Monday, February 20, 2012
Feral at Heart
When I lived on the Arroyo Seco River, I rescued 15-20 cats. The local vet was very helpful in neutering them, and then I returned them to the outdoors. They knew they could always find food outside my door, and if they were cold, they knew how to ask to come in and sleep on the bed. One poor little kitten became trapped in the high branches of a tall tree and could not come down. He cried for four hours before I realized that there was no way he would make it down. So, I got out the ladder, climbed up to the top of it, than scrambled through the branches (thank goodness for all my childhood days climbing the apple trees on our farm) to reach the kitten and bring him down. As soon as he was close enough, he sprang from my grasp onto the ground and scurried away. A few days later, he appeared to be limping. I don't think there was any relationship between the jump to the ground and the limp, but I figured I had better take him into the vet. The neighbor's young daughter helped me corner him (a pretty dangerous thing to do, but the only way to catch him), and 50 bites later and a pure white coat tainted red from my blood, he and I were on the way to the vet. I ended up adopting that particular cat; it took me three months of getting closer and closer to him as he ate before he let me touch him. However, after he moved in with me, he would often push the laptop off my lap, curl up, and sleep.
When I lived in Jordan, I was affectionately known as the Cat Lady of Amman. I rescued more than two dozen cats there. Six of them I took in. The others I found homes for or placed at the no-kill shelter for others to adopt. Most of them were adopted out. One became a shelter favorite and spent her time running around freely with the staff.
One of the Ammani cats, Intrepid, seemed to tame quite easily. We brought him home with us when we returned to California. A friend who works for the SPCA insists that feral cats are always feral, but when I tell him about the cats I have tamed and how they curl up and sleep beside me and on me, he hesitates to insist that he is right and I am not. This past week, however, I had to admit that perhaps a feral cat hangs on to just a piece of the wildness. Because another feral cat we adopted, Simone, bit the city vet, we cannot take her there any more. Fortunately, not long ago a retired vet moved into San Ignatio, and realizing that we are far from vet help, she has been coming to people's houses to help with their animals. So, she came for an update on cat care at our house. Deciding that it was time to trim nails, she asked me to hold Murjan (a domestic cat), who, like the good little doggy he acts like, held out one paw after another for trimming, purring and snuggling. "Why can't all cats be like Murjan?" the vet asked me after having to sedate Intrepid and Simone.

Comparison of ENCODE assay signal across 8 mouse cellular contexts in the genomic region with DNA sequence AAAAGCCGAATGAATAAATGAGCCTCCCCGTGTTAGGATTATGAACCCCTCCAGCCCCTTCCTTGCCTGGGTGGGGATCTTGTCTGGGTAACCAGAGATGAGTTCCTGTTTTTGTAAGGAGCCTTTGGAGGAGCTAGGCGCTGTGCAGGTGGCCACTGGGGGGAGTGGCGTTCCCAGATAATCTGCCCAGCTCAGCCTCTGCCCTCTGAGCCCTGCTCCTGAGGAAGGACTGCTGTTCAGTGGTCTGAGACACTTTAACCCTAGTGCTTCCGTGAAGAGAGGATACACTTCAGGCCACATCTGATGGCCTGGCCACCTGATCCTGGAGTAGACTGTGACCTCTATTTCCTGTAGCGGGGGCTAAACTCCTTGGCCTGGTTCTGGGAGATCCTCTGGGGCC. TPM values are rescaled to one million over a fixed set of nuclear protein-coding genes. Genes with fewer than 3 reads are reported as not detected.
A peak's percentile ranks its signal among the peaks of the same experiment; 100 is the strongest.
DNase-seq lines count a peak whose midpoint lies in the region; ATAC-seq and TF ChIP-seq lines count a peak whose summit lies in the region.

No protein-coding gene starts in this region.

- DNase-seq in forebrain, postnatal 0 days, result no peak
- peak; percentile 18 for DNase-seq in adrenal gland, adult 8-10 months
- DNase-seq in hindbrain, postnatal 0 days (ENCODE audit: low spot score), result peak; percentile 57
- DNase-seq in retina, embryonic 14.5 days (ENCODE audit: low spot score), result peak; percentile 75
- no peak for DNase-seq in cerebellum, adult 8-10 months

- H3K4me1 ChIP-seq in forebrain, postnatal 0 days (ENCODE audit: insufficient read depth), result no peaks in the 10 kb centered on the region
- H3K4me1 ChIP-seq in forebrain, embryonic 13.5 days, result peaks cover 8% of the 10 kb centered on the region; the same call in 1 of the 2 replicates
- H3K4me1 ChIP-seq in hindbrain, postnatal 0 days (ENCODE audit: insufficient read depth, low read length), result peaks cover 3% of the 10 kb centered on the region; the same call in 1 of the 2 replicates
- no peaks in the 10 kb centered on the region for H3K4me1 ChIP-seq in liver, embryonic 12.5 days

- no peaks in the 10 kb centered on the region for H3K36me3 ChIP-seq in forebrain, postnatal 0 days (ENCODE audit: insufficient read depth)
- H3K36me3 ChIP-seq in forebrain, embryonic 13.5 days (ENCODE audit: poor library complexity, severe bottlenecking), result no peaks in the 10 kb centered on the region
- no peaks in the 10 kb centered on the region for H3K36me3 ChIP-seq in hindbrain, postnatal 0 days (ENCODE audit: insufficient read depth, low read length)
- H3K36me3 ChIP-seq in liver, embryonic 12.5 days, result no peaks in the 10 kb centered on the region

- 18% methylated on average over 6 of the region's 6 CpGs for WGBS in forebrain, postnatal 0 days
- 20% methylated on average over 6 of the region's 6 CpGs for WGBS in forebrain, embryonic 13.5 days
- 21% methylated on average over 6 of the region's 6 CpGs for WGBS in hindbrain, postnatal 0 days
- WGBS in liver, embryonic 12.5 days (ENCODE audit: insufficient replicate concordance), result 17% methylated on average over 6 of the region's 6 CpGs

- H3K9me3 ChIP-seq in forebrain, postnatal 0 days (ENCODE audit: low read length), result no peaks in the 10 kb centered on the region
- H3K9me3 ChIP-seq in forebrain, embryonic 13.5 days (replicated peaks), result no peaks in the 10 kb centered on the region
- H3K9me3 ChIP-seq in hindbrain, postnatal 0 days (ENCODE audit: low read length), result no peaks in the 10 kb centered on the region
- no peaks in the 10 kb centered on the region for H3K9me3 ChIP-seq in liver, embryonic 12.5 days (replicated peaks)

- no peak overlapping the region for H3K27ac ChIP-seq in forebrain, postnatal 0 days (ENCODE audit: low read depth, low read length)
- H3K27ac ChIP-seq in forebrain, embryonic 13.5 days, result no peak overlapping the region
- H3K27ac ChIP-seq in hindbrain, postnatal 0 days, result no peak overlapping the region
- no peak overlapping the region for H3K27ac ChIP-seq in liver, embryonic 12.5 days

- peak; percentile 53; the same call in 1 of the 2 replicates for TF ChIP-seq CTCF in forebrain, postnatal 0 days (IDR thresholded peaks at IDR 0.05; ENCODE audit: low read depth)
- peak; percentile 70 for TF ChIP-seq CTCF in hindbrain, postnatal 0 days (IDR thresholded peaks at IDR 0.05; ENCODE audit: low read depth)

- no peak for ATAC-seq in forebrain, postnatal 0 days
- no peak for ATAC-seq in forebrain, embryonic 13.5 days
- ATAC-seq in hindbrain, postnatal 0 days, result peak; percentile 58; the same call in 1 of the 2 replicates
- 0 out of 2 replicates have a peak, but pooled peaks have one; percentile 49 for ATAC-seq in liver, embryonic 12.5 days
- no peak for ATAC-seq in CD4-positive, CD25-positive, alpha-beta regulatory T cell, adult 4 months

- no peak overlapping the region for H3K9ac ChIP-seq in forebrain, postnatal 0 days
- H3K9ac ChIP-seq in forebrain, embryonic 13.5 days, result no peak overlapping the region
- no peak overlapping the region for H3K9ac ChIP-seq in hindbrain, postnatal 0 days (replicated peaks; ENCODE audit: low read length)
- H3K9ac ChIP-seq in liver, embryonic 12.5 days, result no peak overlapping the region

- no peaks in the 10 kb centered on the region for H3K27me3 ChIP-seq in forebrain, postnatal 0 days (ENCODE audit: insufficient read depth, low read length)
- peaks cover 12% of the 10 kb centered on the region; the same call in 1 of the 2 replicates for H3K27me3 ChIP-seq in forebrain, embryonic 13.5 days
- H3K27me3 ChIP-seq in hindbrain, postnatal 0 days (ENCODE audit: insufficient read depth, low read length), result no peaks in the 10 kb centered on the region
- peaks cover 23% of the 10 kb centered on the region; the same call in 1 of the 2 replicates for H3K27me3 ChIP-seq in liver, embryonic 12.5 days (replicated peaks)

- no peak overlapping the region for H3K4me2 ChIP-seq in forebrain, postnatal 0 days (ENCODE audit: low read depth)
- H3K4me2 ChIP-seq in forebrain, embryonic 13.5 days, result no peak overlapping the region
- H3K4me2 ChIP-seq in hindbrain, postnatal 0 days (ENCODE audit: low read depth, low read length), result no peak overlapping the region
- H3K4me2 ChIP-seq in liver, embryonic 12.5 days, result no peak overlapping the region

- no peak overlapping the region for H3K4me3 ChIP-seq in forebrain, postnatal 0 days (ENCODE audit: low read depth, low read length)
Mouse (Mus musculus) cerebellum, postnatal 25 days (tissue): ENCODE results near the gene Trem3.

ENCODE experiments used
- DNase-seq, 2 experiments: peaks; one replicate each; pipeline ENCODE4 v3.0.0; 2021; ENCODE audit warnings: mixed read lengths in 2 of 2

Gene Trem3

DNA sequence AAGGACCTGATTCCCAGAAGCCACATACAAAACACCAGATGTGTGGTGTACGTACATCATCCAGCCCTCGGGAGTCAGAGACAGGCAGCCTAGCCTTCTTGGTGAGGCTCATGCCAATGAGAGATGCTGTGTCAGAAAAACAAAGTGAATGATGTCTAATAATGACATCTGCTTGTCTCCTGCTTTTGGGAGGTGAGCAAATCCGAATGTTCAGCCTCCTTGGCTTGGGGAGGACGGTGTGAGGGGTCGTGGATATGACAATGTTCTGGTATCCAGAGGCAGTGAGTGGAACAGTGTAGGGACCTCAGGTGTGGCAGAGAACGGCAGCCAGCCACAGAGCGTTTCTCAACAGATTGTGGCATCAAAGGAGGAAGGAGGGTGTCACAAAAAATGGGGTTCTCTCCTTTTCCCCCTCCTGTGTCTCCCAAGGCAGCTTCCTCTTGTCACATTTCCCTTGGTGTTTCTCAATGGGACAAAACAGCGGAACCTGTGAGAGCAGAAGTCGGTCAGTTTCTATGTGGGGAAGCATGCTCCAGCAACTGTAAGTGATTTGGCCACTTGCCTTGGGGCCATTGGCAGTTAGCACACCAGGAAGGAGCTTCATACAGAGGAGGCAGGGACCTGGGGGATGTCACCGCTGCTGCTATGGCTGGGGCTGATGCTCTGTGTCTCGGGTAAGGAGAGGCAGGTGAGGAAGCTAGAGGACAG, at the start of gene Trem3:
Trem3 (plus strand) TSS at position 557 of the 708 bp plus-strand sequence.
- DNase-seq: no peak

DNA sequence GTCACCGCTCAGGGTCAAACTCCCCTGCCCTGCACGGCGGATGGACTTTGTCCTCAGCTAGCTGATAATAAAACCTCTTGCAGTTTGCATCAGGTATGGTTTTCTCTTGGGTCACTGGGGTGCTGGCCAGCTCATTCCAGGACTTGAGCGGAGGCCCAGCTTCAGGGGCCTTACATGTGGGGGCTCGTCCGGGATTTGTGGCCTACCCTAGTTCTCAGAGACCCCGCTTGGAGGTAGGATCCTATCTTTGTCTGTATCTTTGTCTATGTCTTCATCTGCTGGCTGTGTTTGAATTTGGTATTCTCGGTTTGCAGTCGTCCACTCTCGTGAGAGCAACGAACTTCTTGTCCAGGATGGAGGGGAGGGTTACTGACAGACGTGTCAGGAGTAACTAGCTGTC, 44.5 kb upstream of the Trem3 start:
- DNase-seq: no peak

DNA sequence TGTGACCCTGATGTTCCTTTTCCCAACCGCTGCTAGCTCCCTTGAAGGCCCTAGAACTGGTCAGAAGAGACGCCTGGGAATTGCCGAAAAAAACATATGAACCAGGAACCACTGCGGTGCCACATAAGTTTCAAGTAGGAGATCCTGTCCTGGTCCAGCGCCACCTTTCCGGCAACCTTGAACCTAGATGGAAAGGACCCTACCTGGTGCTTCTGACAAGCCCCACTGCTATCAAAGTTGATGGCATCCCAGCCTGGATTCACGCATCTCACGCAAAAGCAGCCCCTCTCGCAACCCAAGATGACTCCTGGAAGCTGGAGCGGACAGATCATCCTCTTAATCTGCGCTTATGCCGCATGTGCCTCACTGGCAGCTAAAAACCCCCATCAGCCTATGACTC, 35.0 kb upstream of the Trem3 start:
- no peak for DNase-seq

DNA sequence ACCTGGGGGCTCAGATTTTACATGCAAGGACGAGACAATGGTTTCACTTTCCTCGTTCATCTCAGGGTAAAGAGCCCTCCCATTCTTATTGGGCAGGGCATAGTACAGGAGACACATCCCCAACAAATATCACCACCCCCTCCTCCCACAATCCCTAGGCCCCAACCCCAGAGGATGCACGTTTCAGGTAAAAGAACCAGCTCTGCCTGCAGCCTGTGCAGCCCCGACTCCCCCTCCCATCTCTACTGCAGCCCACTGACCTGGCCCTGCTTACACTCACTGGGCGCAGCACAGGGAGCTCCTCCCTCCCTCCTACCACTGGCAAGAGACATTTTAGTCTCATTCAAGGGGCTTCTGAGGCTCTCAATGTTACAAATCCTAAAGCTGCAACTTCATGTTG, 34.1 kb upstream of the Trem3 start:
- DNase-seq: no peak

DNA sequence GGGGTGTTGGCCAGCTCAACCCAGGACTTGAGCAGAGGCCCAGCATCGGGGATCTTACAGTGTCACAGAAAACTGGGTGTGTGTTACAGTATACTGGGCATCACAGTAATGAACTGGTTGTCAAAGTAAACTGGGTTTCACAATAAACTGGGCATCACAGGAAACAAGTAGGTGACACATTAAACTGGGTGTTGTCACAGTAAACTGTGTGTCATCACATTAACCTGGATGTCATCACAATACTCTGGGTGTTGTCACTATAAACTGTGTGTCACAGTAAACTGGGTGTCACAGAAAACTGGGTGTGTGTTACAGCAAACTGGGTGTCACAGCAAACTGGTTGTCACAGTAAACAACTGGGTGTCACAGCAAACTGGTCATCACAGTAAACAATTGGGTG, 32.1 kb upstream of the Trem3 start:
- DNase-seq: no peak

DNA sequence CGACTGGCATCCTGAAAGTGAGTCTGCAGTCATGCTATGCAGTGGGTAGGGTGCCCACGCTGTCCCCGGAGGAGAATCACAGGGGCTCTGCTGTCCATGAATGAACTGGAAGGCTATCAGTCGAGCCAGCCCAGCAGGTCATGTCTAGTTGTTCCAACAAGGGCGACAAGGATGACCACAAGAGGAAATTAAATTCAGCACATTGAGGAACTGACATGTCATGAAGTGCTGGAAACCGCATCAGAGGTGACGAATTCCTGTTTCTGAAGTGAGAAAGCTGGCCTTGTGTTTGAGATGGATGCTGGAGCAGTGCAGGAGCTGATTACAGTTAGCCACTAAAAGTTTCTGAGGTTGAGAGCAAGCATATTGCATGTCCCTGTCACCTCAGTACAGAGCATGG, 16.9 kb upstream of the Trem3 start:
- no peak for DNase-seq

Intrepid was the problem, though. Drugged and dozing, somewhere near the end of the clipping process, he suddenly realized he was being restrained and his feral instincts leaped to the fore. Ripping through my flesh, he clawed himself out of my arms. I now have one long 6-inch-long scratch that is turning into quite a remarkable scar, many smaller scratches, and two deep gashes that would have required stitches had I gone to the ER. Instead, because it was a Sunday evening, I let the vet patch me up -- she did a pretty good job -- and went to the local medical clinic when it opened in the morning. The doc thought the vet had done well, said it was too late for stitches, and gave me antibiotics.
Oh, the joys of a tamed, er, feral, cat!